The Gorilla – By Adam Graupe

It was my first day on the job as a clerk at the Department of Motor Vehicles, and the line stood about twenty people deep. I looked over to a Gorilla who sat at his desk. This Gorilla was at least fifty pounds overweight and wore glasses that constantly slipped down the bridge of his nose. There was one other worker in our branch, a chimp of about 30. I never figured out what the chimp’s job was as he usually sat in a corner next to a printer and never spoke.

According to legend, the Gorilla drove several dozen DMV employees to branch transfers, resignations, and early retirements. Like the fool that I was, I thought somehow I could deal with a Gorilla.

I called out, “I could use a little help at the front counter.” A brunette six places back in line cleared her throat.

The Gorilla said, “I could help you.”

I gave an eye test to a teenager and after completing this I looked over and the Gorilla sat at his desk. I said, “I thought you were going to come up.”

The Gorilla said, “I said I could help you, I didn’t say I would help you.” The Chimp let out a cackle.

The Gorilla muttered, “I guess I’ll have to do all the work. It’s just like home in bed.” The Chimp let out an ear-piercing shriek. The Gorilla smirked and when he stood up from his chair he stuck out his chest and made a side-to-side shuffle to the counter.

We waded through the customers and at one point, I couldn’t figure out how to process a request for a boat trailer title transfer. I asked the Gorilla for help and he sighed and turned to the Chimp and said, “I guess intelligence is no longer a requirement to be hired at the DMV.” The Chimp pointed at me and let out screams of laughter.

The day felt about a yearlong but I made it to five o’clock. The Gorilla and the Chimp disappeared about 4:45, and I was stuck closing the place with no idea how. I didn’t know how to count down the register with what forms etc. I thought, “Hell, I’ll just punch out and leave.”

The next day Hank, the supervisor of the DMV branches in the area, waited for me at the door and gave me a write up. It was for not closing the place properly. It turned out the Gorilla and the Chimp played a prank on me. They left to go on a long break at 4:45 thinking I would panic and wait for them. When they returned at 6:00, they were furious to see that I had left the building without even locking the doors.

“The Gorilla doesn’t do any work. He just sits and smirks and makes nasty comments,” I said.

Hank screamed, “He’s been here thirty years and you’ve been here a day.” The Gorilla sidestepped into the office and smiled genially at Hank. He said, “Hey, Hank, my main man! How about the Bears last weekend?”

Hank’s face lit up and he said, “Aw, that damn Cutler. My Grandma could have made that pass. Did he have his helmet on backwards again?”

The Gorilla laughed and looked toward the front counter. He said to Hank, “Doesn’t this new guy Ernie have enough sense to help customers at the front door?”

Hank and the Chimp chuckled.

The third day began, and I stood at the counter when I heard the Gorilla say to the Chimp, “Are Ernie’s arms broken?”

The Chimp looked up and down at my arms and shook his head no.

The Gorilla said, “They must be broken, otherwise, why didn’t he lock the cabinet after removing that new stack of plates?”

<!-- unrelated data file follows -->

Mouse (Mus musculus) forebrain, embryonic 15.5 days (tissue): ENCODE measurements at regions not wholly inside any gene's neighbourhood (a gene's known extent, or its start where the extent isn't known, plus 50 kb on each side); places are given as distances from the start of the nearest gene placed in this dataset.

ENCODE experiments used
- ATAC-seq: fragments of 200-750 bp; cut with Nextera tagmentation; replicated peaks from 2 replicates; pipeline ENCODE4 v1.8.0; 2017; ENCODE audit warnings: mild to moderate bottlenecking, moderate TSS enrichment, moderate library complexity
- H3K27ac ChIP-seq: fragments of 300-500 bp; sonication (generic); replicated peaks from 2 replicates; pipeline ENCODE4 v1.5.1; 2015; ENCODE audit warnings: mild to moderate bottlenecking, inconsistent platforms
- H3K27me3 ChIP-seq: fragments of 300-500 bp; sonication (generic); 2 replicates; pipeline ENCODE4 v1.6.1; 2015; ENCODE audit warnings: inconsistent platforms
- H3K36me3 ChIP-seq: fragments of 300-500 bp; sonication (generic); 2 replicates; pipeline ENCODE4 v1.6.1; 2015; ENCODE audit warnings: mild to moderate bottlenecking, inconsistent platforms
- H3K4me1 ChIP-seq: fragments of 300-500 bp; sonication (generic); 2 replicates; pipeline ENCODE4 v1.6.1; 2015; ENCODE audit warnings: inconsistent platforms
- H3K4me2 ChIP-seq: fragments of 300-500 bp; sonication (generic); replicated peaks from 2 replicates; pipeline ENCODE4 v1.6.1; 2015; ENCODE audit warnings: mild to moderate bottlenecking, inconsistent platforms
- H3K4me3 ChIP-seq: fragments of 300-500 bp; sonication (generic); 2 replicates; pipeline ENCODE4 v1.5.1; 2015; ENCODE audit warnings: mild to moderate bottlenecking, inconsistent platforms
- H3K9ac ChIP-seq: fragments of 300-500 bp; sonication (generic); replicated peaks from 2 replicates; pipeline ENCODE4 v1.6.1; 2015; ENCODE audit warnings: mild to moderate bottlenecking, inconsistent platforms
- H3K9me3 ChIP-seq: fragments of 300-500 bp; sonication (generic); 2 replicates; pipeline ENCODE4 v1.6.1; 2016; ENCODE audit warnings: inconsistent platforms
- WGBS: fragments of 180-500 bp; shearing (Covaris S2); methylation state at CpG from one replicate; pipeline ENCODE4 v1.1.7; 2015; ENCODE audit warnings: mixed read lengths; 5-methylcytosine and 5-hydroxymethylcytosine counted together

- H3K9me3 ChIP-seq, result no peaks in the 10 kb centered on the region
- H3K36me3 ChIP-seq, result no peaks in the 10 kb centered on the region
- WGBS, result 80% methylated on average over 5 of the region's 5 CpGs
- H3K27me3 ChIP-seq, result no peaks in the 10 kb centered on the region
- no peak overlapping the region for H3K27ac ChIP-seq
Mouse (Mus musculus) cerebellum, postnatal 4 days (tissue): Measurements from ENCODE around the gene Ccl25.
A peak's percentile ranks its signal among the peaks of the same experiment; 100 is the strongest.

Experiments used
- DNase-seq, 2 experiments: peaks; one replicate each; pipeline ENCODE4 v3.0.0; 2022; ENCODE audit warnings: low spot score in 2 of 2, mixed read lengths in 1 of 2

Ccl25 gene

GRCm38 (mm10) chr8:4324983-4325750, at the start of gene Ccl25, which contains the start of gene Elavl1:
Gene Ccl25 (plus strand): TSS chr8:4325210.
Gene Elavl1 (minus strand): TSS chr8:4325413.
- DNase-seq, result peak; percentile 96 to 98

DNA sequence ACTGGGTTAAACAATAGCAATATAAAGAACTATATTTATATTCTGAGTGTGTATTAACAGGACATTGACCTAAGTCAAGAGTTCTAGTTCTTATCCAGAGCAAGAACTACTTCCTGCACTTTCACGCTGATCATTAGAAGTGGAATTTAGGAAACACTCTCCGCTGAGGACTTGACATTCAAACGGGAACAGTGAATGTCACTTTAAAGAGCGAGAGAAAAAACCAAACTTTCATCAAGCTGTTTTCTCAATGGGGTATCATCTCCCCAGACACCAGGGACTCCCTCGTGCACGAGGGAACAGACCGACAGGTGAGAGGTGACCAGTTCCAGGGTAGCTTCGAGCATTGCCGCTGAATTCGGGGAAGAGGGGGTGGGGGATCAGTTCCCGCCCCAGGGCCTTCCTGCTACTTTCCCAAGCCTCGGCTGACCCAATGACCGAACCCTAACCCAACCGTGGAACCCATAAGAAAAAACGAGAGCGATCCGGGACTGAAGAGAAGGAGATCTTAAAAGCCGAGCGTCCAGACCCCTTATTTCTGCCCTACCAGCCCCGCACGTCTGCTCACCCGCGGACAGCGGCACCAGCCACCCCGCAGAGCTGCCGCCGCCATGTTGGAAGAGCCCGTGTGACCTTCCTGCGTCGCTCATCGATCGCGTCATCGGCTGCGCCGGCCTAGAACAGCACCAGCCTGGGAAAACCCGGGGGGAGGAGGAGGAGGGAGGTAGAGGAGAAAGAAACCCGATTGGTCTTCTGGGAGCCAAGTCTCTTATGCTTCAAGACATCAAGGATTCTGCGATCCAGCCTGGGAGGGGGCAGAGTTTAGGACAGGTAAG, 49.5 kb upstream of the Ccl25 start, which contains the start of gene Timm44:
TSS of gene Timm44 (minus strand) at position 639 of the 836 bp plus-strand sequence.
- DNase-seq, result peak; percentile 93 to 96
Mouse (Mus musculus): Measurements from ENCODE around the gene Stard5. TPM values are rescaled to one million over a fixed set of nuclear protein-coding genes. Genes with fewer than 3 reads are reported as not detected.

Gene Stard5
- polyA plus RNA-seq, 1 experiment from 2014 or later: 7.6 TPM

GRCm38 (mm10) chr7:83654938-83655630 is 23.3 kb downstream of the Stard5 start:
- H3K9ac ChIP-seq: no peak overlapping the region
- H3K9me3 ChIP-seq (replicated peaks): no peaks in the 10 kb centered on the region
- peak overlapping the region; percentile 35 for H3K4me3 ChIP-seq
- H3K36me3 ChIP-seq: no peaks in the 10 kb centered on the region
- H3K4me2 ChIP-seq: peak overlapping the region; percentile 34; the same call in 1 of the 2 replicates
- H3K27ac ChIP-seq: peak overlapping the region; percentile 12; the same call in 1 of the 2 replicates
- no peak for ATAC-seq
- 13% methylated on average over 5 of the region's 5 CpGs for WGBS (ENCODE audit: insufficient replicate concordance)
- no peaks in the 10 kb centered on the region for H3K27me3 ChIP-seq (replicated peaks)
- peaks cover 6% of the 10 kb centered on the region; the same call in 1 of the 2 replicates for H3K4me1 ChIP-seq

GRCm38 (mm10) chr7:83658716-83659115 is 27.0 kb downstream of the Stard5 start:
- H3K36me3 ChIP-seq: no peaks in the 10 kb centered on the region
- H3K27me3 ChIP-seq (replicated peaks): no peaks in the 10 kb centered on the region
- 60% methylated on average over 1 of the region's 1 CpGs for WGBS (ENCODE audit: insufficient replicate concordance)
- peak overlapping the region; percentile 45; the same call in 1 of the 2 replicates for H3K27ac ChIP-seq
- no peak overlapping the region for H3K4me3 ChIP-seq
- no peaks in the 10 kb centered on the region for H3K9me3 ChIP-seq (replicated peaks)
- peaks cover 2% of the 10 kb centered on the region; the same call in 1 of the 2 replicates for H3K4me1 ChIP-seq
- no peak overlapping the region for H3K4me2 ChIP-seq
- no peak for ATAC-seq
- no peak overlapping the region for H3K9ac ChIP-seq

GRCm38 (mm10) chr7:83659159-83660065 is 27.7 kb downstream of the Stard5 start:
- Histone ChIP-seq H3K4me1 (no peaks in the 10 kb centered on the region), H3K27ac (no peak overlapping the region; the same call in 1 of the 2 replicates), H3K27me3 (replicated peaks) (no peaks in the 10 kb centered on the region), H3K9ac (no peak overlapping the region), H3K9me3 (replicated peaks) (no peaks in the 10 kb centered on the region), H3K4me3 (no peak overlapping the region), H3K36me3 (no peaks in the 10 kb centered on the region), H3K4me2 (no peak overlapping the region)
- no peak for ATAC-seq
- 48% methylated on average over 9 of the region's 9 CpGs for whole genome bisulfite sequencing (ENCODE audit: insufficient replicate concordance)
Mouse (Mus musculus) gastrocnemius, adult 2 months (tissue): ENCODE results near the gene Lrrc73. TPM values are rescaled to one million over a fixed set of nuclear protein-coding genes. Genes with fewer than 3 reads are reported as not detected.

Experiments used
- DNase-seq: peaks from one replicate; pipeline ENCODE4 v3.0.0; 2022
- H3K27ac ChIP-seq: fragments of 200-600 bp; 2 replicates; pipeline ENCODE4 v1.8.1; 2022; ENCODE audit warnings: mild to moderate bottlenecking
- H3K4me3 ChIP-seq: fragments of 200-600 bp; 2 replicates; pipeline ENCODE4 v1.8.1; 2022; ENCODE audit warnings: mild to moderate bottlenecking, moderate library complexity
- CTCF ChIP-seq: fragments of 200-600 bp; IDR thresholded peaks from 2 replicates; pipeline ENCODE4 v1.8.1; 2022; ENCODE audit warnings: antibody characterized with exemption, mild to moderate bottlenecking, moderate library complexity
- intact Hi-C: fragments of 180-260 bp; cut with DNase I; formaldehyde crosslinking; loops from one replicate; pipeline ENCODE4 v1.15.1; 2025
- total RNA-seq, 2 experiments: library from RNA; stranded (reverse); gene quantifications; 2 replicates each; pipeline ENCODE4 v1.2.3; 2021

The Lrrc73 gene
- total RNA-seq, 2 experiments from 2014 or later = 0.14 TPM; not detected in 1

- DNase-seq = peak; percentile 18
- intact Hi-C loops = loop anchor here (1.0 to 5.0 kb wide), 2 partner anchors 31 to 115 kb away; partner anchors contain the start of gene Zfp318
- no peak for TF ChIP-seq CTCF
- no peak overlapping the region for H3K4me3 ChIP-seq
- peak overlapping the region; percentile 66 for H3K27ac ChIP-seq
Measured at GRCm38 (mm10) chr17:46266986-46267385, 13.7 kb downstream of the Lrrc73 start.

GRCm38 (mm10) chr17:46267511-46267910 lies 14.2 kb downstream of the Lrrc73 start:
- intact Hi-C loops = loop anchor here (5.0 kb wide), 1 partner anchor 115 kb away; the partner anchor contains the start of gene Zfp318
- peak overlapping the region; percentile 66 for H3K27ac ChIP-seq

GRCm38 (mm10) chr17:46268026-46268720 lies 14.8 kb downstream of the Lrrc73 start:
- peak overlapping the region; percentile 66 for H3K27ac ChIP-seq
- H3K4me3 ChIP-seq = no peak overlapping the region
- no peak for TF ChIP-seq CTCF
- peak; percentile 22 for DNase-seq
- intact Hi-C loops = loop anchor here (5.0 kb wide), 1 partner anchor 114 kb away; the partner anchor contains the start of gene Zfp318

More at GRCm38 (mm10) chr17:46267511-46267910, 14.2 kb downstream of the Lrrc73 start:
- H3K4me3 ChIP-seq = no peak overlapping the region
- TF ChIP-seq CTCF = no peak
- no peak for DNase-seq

“Damn it!” I shouted, “Come on, stand up, you ape.” I put my fists up.

The Gorilla smirked and said to the Chimp, “Someone needs to enroll in anger management.” The Chimp let out a screeching laugh.

There were three computers at the front counter: I said a Hail Mary while I stepped to the first terminal and hit the following keys together: “Control-Alt-Down arrow keys.” The screen blacked out for two seconds and then the entire screen reappeared upside down. The only way to correct this command is to hit “Control-Alt-Up arrow keys” but the Gorilla and the Chimp wouldn’t know that. I went to the second and third terminals and did the same command. I then walked over to the time clock and punched out for my break. I turned and sat at my desk.

A trickle of customers flowed in while the Gorilla turned and glared at me.

“I’m on break.” I said.

The Gorilla said to the Chimp, “Seems like the new guy is always on break.” He sidestepped to the counter. He froze. First he tilted his head slowly to the right and then slowly to the left. He picked up his hands and gave the keyboard a few taps. He called for the Chimp who shimmied over and let out a confused “eep!”

The Gorilla pounded a fist against his chest and said, “Ernie, get over here and fix this.”

“Nope,” I said, “I’m going home. I quit.” I walked toward the door and something whizzed past my right ear and stuck against the doorframe. I looked close: it was the Gorilla’s feces. I heard a warbled series of screams. I turned and looked over my right shoulder: the contorted faces of the Gorilla and the Chimp glared at me. Their mouths moved as if they were chewing gum. Another pile of feces flew by nearly striking my nose. I shielded myself with my briefcase, ran out the front door, and never returned.

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In 1997 Adam Graupe’s first work, a regrettable essay speculating on the future of “the information superhighway,” appeared in Futurics. From writing about a bipolar 180-pound wood tick to a bear having an affair with a whore called the American Dream, his stories have covered the gamut of the strange to the bizarre.

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